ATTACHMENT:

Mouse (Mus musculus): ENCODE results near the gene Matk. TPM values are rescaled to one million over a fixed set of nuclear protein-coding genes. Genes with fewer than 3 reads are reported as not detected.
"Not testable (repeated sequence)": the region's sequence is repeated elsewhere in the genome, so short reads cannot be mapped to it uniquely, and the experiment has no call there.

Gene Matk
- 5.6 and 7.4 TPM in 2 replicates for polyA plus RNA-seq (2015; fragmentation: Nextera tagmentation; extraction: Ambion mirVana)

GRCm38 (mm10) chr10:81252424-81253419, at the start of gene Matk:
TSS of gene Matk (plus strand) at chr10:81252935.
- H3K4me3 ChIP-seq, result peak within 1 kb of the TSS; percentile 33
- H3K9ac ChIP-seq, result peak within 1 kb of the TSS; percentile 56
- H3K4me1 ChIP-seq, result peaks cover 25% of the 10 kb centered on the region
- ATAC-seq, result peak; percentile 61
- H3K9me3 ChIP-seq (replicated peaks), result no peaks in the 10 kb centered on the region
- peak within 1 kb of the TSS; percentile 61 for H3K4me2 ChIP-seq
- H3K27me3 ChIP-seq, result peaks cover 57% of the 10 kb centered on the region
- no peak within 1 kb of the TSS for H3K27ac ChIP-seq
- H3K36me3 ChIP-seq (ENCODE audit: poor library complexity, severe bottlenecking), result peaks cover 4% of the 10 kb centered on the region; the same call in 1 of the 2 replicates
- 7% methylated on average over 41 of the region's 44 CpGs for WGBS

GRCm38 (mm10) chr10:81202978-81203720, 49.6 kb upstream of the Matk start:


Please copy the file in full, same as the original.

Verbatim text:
Mouse (Mus musculus): ENCODE results near the gene Matk. TPM values are rescaled to one million over a fixed set of nuclear protein-coding genes. Genes with fewer than 3 reads are reported as not detected.
"Not testable (repeated sequence)": the region's sequence is repeated elsewhere in the genome, so short reads cannot be mapped to it uniquely, and the experiment has no call there.

Gene Matk
- 5.6 and 7.4 TPM in 2 replicates for polyA plus RNA-seq (2015; fragmentation: Nextera tagmentation; extraction: Ambion mirVana)

GRCm38 (mm10) chr10:81252424-81253419, at the start of gene Matk:
TSS of gene Matk (plus strand) at chr10:81252935.
- H3K4me3 ChIP-seq, result peak within 1 kb of the TSS; percentile 33
- H3K9ac ChIP-seq, result peak within 1 kb of the TSS; percentile 56
- H3K4me1 ChIP-seq, result peaks cover 25% of the 10 kb centered on the region
- ATAC-seq, result peak; percentile 61
- H3K9me3 ChIP-seq (replicated peaks), result no peaks in the 10 kb centered on the region
- peak within 1 kb of the TSS; percentile 61 for H3K4me2 ChIP-seq
- H3K27me3 ChIP-seq, result peaks cover 57% of the 10 kb centered on the region
- no peak within 1 kb of the TSS for H3K27ac ChIP-seq
- H3K36me3 ChIP-seq (ENCODE audit: poor library complexity, severe bottlenecking), result peaks cover 4% of the 10 kb centered on the region; the same call in 1 of the 2 replicates
- 7% methylated on average over 41 of the region's 44 CpGs for WGBS

GRCm38 (mm10) chr10:81202978-81203720, 49.6 kb upstream of the Matk start: